The controversial topic of laboratory-organs has raised its head again this month. For the first time ever, an artificial wind-pipe was successfully grown and implanted into a human body. The patient was suffering from a severe and aggressive throat cancer with a terminal diagnoses. Thanks to incredible advancements in the laboratory environment, the patient is expected to make a full recovery. It’s a resounding charge forward for the scientific and medical community. Though, of course, it is not without its critics.
Laboratory-grown organs hold the key to our medical future and healthcare. As a society, we are facing the difficult struggle of supporting a growing elderly population. With the ability to reproduce organs and ‘spare parts’, we can keep this population healthy for longer. It will allow our society to continue functioning for longer. More importantly, it will save the lives of cancer sufferers. It will change the fate of those with terminal diagnoses. This can only be a good thing.
Replacement body parts are no new invention. Doctors have been inserting synthetic hips and teeth into patients for decades. We have built artificial limbs and created structural ‘scaffolding’ to help repair broken bones. Until now, this practice has been entirely mechanical. It hasn’t involved soft tissue or functioning organs. With the resounding leap forward, things are about to change.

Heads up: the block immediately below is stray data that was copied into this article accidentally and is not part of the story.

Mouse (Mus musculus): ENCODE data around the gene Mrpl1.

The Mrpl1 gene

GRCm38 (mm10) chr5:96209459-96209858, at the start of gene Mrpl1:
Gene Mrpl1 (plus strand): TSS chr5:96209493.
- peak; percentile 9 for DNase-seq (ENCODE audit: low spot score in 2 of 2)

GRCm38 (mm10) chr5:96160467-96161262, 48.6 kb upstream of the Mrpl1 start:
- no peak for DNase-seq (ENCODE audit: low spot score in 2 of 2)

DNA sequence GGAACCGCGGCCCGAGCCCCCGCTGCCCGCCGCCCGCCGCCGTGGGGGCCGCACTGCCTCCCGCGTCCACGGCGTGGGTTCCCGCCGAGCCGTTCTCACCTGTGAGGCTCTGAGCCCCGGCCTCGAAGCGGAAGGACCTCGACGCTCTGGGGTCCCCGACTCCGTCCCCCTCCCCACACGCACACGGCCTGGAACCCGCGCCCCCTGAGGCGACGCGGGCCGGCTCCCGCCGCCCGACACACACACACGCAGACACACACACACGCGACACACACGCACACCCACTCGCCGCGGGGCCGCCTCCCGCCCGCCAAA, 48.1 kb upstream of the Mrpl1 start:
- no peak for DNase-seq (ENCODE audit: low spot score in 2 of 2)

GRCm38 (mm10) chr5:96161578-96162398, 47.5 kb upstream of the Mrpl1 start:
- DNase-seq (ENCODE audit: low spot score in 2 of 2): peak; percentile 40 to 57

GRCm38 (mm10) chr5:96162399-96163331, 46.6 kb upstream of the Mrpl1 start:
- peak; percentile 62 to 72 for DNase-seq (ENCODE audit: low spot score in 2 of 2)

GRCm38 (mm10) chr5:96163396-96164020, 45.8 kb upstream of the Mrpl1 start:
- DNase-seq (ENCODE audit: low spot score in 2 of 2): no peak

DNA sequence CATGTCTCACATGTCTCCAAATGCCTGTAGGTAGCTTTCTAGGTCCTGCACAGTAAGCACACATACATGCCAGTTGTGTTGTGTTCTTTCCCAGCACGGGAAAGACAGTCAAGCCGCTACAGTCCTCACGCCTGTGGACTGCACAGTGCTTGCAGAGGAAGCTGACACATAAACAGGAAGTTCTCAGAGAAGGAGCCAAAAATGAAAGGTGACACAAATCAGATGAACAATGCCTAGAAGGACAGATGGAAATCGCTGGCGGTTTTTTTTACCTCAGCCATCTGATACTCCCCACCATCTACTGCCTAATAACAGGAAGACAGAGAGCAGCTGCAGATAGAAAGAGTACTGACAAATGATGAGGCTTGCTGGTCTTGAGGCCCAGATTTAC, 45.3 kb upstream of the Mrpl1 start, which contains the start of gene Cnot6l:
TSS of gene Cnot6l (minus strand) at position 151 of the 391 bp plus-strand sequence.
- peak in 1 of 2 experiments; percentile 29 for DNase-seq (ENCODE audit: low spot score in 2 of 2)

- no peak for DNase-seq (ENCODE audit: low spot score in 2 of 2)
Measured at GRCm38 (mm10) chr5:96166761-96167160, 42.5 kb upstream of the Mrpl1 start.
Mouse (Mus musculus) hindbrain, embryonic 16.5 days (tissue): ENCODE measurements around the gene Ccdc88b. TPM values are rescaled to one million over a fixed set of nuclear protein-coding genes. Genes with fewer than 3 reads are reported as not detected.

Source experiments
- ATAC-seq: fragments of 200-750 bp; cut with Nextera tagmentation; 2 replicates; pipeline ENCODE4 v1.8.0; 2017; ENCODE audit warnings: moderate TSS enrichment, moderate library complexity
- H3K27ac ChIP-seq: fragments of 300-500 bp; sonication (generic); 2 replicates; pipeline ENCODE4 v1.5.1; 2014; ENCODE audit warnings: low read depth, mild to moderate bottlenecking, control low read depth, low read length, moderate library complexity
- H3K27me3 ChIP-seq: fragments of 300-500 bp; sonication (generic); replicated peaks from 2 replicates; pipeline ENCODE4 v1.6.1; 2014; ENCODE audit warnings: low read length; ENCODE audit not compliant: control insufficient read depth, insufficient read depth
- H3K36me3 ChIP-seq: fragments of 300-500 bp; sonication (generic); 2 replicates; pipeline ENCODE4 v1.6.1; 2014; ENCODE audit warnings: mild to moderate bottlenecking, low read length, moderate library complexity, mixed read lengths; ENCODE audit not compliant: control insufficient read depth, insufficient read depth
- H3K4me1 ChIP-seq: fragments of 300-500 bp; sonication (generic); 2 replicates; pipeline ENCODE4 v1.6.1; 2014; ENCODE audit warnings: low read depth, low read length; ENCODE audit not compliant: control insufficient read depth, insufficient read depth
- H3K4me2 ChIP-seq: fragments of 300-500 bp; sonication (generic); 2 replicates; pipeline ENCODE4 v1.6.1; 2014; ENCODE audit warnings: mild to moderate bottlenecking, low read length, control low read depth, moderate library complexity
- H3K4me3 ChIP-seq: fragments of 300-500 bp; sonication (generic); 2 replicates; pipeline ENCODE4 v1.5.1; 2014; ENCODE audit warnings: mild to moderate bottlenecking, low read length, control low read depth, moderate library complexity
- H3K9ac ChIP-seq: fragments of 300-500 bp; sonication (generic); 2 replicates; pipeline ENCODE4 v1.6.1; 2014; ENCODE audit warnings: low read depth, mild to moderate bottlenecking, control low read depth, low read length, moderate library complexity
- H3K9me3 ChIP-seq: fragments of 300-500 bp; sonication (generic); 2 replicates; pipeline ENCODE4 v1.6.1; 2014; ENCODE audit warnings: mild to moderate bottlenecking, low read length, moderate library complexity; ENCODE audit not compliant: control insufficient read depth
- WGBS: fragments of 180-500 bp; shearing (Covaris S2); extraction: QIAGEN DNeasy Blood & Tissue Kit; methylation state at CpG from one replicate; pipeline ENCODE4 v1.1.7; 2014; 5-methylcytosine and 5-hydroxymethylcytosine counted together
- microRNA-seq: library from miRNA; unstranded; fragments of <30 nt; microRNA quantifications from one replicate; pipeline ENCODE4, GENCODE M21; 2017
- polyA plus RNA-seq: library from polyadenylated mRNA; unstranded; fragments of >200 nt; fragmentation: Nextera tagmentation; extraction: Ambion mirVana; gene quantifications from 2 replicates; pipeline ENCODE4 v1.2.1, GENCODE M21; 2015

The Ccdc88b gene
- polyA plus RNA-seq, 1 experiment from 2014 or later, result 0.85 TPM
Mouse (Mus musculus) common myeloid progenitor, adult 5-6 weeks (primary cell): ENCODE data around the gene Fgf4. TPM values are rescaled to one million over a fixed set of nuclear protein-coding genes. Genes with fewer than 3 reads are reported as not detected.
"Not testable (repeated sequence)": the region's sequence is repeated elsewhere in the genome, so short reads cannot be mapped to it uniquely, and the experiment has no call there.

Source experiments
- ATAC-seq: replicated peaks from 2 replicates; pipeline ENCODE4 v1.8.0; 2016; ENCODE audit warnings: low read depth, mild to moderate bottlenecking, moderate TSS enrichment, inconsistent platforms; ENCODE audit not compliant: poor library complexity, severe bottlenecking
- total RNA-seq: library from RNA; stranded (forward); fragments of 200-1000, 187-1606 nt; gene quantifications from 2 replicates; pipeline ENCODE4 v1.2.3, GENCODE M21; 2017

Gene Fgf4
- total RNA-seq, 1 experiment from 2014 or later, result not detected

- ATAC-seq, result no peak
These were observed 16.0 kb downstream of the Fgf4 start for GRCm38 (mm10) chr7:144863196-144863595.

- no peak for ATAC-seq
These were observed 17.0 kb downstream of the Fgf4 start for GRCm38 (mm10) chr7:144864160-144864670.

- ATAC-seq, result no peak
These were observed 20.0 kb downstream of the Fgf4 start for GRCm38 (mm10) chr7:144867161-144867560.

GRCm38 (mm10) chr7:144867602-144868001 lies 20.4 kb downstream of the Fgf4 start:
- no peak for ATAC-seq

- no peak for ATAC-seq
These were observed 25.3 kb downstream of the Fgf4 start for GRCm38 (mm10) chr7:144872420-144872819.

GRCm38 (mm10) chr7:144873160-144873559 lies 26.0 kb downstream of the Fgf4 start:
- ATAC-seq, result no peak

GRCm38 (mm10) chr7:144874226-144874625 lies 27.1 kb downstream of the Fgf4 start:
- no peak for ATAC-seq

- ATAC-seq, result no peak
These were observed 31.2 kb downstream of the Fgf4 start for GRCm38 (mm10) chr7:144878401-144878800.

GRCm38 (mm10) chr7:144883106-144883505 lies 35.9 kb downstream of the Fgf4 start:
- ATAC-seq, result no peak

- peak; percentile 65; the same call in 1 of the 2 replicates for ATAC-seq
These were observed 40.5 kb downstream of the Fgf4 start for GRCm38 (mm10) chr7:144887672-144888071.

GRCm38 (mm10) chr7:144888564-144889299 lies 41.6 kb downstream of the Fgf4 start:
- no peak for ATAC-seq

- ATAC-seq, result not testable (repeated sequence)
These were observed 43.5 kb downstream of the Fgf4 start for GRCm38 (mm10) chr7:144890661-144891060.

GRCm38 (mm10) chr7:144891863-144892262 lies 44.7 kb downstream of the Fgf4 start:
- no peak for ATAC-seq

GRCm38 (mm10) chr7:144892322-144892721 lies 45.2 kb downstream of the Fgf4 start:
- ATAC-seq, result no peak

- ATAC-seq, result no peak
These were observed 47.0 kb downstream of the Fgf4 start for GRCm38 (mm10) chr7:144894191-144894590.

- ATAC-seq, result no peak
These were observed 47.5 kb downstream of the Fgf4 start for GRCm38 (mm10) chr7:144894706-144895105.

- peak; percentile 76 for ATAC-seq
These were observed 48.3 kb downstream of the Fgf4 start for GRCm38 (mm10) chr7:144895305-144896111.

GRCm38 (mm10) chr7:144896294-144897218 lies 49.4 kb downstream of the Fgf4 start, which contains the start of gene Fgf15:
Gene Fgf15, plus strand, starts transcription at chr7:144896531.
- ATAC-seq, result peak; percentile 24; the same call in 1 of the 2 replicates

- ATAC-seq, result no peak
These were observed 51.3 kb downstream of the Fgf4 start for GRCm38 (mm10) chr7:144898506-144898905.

Historically, soft tissue is much more difficult to grow synthetically. You’ll be familiar with the process of heart transplants. Without the right blood type, and donor match, a heart will fail to ‘take’ to its new environment. It’s very tricky to introduce an external soft tissue organ to a new body. However, using the patient’s own stem cells, it is possible to ‘grow’ a new match that suits.
So, how exactly did scientists and doctors create this soft tissue regeneration? Having taken a swab of stem cells from the patient, the scientists were able to craft the organ. Taking place in a laboratory complete with LIMS systems and complex ‘organ scaffolding’, the tissue was nurtured. Using a bioreactor and other cell stimulation equipment, they encouraged the organic growth of a new organ.
It sets a powerful and exciting precedent for the future. Scientists and doctors are already talking about replicating the process with a kidney or liver. With this development, scientists have conquered a whole new boundary, so the next steps will be tentative. Expect more discussion and experimentation to follow. However, we can certainly expect this process to appear more often, saving lives in the process.
Of course, the news is not met with universal good cheer. The critics of stem cell research are loud and fervent. The act of ‘playing God’ is still blasted among some religious communities. The entire process has been dragged through the courts, and the practice is still limited in many countries.
For now, it’s important to celebrate this milestone in medical advancement. The ability to save lives marks a powerful new step for the science and medical communities. We are just scratching the surface of possibility here. The future looks very exciting.